Family Medical History Fumbled

Medical Authors and Editors: Barbara K. Hecht, Ph.D. and Frederick Hecht, M.D.

November 9, 2004 -- "This morning ... U.S. Surgeon General Richard Carmona will launch a new initiative to encourage all American families to learn more about their family health history. The reason is simple: knowing your family's medical history can save your life,"

This is an e-mail message we received yesterday together with a press release from Health and Human Services (see below).

A Family Medical History

We are fully in favor of people learning more about their family medical history. A history like this should outline the family structure and the relationships within the family and include information about diseases in family members. The family history is best recorded in the form of a family tree, or pedigree. It should use conventional symbols such as a square for a male, a circle for a female, and so on.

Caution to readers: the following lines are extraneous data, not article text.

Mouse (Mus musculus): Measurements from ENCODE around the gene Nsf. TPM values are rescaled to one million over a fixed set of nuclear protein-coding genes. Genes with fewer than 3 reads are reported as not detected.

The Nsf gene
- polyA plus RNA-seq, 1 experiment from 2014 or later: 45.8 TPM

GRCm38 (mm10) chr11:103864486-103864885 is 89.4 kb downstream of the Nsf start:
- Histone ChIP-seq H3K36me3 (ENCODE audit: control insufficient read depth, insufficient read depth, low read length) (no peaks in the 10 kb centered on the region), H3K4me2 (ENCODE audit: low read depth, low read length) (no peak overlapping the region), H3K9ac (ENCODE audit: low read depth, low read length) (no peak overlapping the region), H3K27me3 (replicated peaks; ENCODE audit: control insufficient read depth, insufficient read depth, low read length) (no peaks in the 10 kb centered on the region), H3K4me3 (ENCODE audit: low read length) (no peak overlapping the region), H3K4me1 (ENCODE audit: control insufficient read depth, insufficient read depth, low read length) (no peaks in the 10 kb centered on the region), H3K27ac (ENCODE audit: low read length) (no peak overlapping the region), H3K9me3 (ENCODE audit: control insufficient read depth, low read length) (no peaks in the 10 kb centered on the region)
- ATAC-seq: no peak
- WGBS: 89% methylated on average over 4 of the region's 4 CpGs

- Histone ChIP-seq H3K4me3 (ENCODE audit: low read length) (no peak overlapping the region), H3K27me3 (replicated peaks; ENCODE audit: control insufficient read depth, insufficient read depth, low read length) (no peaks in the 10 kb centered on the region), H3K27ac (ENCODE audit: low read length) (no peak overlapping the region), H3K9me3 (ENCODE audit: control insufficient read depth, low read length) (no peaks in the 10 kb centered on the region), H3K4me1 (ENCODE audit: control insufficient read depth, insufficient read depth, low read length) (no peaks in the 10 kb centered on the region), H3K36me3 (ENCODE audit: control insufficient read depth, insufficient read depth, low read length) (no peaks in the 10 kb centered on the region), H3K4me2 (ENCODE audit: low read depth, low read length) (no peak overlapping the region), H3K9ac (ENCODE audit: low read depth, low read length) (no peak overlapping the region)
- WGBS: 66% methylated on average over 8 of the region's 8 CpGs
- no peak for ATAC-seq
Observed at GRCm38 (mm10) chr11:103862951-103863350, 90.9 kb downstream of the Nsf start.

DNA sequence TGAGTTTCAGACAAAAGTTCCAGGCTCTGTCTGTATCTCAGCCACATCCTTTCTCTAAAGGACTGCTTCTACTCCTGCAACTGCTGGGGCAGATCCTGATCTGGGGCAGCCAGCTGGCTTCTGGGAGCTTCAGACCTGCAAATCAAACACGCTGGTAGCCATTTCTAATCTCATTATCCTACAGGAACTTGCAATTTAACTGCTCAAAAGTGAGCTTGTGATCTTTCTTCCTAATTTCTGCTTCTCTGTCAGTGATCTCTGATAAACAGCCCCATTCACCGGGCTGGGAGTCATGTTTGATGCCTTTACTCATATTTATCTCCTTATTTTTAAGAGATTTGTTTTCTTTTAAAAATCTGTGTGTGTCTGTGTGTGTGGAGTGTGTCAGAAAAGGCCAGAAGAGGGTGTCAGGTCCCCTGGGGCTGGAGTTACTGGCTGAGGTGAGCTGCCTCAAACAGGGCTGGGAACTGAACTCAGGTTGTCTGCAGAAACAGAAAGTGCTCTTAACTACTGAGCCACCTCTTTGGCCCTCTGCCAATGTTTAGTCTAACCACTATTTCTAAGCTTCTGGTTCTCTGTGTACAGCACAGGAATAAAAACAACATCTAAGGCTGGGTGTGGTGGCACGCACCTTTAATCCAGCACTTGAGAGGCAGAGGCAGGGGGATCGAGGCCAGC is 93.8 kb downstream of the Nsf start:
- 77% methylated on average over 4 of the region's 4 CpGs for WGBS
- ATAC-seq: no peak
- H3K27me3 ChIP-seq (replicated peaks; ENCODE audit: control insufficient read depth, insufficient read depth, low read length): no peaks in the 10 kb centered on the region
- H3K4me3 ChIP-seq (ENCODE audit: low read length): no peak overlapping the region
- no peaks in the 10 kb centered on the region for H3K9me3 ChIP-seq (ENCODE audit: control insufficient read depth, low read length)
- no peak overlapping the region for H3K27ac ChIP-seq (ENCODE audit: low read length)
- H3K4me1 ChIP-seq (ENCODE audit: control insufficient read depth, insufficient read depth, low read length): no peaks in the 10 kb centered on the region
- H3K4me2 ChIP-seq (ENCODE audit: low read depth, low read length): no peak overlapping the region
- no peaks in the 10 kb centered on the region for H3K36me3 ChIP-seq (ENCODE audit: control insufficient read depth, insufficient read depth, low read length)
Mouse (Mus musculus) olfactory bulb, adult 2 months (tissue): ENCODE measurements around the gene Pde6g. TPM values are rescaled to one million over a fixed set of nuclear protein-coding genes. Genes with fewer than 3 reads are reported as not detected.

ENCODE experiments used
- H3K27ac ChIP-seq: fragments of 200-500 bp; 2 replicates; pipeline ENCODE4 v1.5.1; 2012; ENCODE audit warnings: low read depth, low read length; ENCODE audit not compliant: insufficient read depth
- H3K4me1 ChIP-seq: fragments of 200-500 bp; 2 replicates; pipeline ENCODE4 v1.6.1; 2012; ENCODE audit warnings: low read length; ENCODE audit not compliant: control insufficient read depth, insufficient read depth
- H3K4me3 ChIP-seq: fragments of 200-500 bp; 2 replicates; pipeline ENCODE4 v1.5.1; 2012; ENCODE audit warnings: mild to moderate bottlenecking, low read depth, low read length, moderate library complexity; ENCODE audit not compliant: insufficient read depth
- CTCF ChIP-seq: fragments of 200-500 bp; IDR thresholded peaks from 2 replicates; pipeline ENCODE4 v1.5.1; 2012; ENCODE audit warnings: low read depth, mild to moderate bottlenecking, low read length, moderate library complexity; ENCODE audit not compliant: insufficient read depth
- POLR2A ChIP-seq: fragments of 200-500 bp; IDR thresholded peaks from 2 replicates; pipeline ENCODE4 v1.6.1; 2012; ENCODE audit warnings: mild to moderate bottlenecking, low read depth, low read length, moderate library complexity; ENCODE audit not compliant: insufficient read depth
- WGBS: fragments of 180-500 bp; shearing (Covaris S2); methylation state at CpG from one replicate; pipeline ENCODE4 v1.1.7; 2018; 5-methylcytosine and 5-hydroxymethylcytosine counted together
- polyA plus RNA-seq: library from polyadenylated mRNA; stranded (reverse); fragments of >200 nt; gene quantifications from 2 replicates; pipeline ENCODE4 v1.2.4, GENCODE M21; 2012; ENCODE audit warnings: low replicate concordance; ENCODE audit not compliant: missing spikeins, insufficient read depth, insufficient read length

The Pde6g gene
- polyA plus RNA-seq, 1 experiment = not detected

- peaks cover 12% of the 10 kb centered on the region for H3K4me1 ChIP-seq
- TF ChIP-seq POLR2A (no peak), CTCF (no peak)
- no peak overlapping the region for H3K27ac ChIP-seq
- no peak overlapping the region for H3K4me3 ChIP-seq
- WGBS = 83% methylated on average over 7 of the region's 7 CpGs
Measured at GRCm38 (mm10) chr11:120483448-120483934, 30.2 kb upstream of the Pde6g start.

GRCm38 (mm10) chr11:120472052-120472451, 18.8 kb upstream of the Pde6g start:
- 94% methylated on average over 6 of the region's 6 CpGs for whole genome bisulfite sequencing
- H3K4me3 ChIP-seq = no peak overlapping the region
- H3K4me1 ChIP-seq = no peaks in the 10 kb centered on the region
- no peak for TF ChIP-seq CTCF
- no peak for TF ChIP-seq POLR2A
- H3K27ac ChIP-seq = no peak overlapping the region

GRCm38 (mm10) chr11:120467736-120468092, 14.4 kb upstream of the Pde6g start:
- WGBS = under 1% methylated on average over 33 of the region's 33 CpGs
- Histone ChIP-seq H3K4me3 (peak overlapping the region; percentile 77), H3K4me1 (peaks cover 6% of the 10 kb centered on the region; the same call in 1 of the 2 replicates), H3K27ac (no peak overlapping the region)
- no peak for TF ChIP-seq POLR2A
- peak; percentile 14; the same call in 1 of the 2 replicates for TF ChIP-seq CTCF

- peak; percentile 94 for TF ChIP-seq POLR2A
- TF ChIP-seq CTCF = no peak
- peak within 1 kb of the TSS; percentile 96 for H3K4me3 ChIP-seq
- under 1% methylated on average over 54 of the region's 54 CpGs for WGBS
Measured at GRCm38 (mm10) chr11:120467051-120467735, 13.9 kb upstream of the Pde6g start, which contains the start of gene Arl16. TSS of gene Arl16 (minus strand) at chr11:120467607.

A medical family history should include all first degree relatives (parents and siblings), second degree relatives (aunts and uncles) and third degree relatives (cousins and grandparents), at the least.

Besides depicting familial relationships, a pedigree also must contain vital medical information such as the birth date, date of death, cause of death, health problems, and results of key medical tests.

Fumbling the Family History

We found the government's "My Family Health Portrait" laborious to download and get running. In the process we had to download another program and install it. Without recounting all the irritating problems we hit, let's just say it took too long. A good hour. Granted we are not the world greatest computer geeks, but still....

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